A method of assembly of compression instrument 10 will now be described. However, it is to be understood that different methods of assembly may be undertaken, including assembling of parts in different orders, in different fashions, etc. Initially, sledge 18 may be inserted into cut out section 40 of handle 16, such that protrusions 42 a, 42 b, 42 c and 42 d extend into grooves 50 a, 50 b, 50 c and 50 d. Thereafter, sleeve 20 may be slid into and through all three parts 28 a, 28 b and 28 c of channel 28, and shoulder portion 52 of sleeve 20 may be inserted into rectangular opening 37 of handle 16. As mentioned above, spring assembly 26 may also be engaged with rectangular opening 37, so as to prevent the inadvertent removal or movement of sleeve 20 from handle 16. As such, sleeve 20 is held in place. Next, knob 22 may be slid over distal section 30 of handle 16, and its internal threaded surface 66 can be threadably engaged with external threaded portion 36 of distal section 30. Once knob 22 is properly arranged on handle 16, it is noted that an end face 68 a of surface 68 of knob 22 may abut rectangular body 46 of sledge 18. Thus, any translational motion of knob 22, in a direction depicted by arrow B (FIGS. 9-10 b), may be imparted to sledge 18. Finally, nut 24 is slid over tip section 34 and gripping section 32 of handle 16, and threadably engaged with knob 22. That is, internal threaded surface 70 of nut 24 may engage external threaded surface 68 of knob 22. In addition, rectangular body 46 of sledge 18 may be clamped between end face 68 a of knob 22 and nut 24, so that translational motion of knob 22 and nut 24 in a direction opposite to that depicted by arrow B (FIGS. 9-10 b) will move sledge 18 in the same direction. It should be noted that nut 24 may not contact any other component or portion of any other component of instrument 10. Therefore, knob 22 may be free to rotate and translate or move at least partially along handle 16. This operation will be discussed more fully below. Nonetheless, with nut 24 in position, the various components of instrument 10 may be essentially locked into their assembled position. The final interconnection or assembly of the elements of compression instrument 10 is clearly shown in the cross sectional view of FIG. 9 and in the partial cross sectional views of FIGS. 10 a and 10 b.

In operation, clockwise rotation of knob 22 (depicted by arrow A in FIGS. 9-10 b) causes movement along the longitudinal axis of instrument 10 in a direction depicted by arrow B (FIGS. 9-10 b) of both knob 22 and nut 24. As a portion of knob 22 abuts a portion of sledge 18, this longitudinal movement of knob 22 may cause similar longitudinal movement of sledge 18, and may also cause angled grooves 50 a, 50 b, 50 c, and 50 d to ride along protrusions 42 a, 42 b, 42 c, and 42 d, thereby resulting in translational movement of sledge 18 from one side of open cut out section 40 to the other. In the figures, this translational movement is best described as into and out of the paper in FIG. 9, and between left and right as shown in FIGS. 10 a and 10 b (denoted by arrow C in FIGS. 10 a and 10 b). Since sleeve 20 may be tightly disposed within channel part 28 b of sledge 18, and free to move somewhat within channel parts 28 a and 28 c, sleeve 20 may move along with sledge 18. Thus, rotational movement of knob 22 ultimately may cause translational movement of sleeve 20, as well as any elongate structure contained within sleeve channel 62. This will be further described below.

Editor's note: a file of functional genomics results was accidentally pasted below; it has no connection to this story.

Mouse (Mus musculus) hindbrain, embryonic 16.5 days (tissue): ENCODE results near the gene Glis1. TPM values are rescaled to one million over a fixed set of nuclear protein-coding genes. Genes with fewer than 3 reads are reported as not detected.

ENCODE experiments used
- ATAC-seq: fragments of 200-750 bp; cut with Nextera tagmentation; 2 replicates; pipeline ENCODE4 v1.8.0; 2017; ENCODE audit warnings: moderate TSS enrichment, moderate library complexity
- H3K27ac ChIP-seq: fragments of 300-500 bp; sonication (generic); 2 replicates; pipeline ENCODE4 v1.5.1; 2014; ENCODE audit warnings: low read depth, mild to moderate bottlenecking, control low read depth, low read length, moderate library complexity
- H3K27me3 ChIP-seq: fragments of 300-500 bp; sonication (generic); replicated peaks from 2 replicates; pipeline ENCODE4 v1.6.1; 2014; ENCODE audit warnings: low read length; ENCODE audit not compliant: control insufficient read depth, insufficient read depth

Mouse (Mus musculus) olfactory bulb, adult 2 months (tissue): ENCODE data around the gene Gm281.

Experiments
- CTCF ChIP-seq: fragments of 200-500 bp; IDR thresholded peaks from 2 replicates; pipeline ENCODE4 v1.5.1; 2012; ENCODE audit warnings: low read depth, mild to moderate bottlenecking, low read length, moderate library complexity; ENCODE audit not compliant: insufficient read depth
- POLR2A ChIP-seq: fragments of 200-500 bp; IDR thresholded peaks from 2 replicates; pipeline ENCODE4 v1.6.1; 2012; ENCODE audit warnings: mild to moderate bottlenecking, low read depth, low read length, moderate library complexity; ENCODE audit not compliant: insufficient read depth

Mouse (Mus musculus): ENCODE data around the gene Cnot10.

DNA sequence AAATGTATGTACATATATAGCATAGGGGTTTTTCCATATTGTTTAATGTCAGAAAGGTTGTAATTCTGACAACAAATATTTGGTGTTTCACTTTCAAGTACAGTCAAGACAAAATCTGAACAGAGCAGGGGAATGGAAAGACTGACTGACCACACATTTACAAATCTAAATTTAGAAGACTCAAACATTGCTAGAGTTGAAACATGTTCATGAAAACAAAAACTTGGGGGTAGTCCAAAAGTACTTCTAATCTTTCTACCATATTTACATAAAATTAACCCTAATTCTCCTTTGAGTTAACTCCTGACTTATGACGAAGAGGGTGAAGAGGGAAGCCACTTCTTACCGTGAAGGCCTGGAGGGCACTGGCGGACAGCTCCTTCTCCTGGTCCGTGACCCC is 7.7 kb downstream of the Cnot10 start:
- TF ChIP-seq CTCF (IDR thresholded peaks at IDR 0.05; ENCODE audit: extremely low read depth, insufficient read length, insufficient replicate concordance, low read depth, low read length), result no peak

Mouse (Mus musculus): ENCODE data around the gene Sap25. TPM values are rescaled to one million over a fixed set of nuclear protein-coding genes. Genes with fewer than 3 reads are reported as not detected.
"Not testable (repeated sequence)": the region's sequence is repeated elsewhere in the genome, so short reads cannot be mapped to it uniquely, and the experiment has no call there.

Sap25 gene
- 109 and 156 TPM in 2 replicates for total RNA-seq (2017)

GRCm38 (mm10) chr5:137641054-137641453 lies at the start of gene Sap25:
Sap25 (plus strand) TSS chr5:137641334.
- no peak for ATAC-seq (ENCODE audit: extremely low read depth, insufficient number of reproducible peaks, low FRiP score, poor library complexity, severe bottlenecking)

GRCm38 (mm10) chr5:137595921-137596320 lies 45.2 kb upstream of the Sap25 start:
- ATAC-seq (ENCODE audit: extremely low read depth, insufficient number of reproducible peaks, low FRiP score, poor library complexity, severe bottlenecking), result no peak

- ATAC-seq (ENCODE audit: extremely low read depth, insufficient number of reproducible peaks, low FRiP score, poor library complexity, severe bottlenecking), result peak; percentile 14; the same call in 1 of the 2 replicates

In a surgical procedure, the aforementioned transformation of rotational movement to translational movement, provided by compression instrument 10 is utilized to aid a surgeon in resetting or compressing a bone fracture. As mentioned above, compression instrument 10 may be utilized with many different bone plates or other type of devices, including bone plate 80 depicted in FIGS. 10 a and 10 b. In the embodiment shown in FIGS. 10 a and 10 b, bone plate 80 includes at least two screw holes 82 and 84 for allowing mounting to a bone 100, as well as a hole 86 for allowing insertion of tip 44 of compression instrument 10 therein. It is noted that these holes may be similarly sized, or may have different sizes or diameters. For example, certain embodiment bone plates may have oblong holes, slots, threaded holes (e.g. for monoaxial screws), or the like. In addition, it is noted that an attachment outside of the plate is another possibility. As shown in FIG. 10 a, bone plate 80 may be placed through an incision in the skin of the patient and onto bone 100 such that it spans across bone fragments 102 and 104 caused by fracture 106. Thereafter, a first screw or other type of fastener means may be inserted into hole 84 such that only that side of bone plate 80 is fixed to bone 100. As a result, only fragment 102 may move relative to plate 80.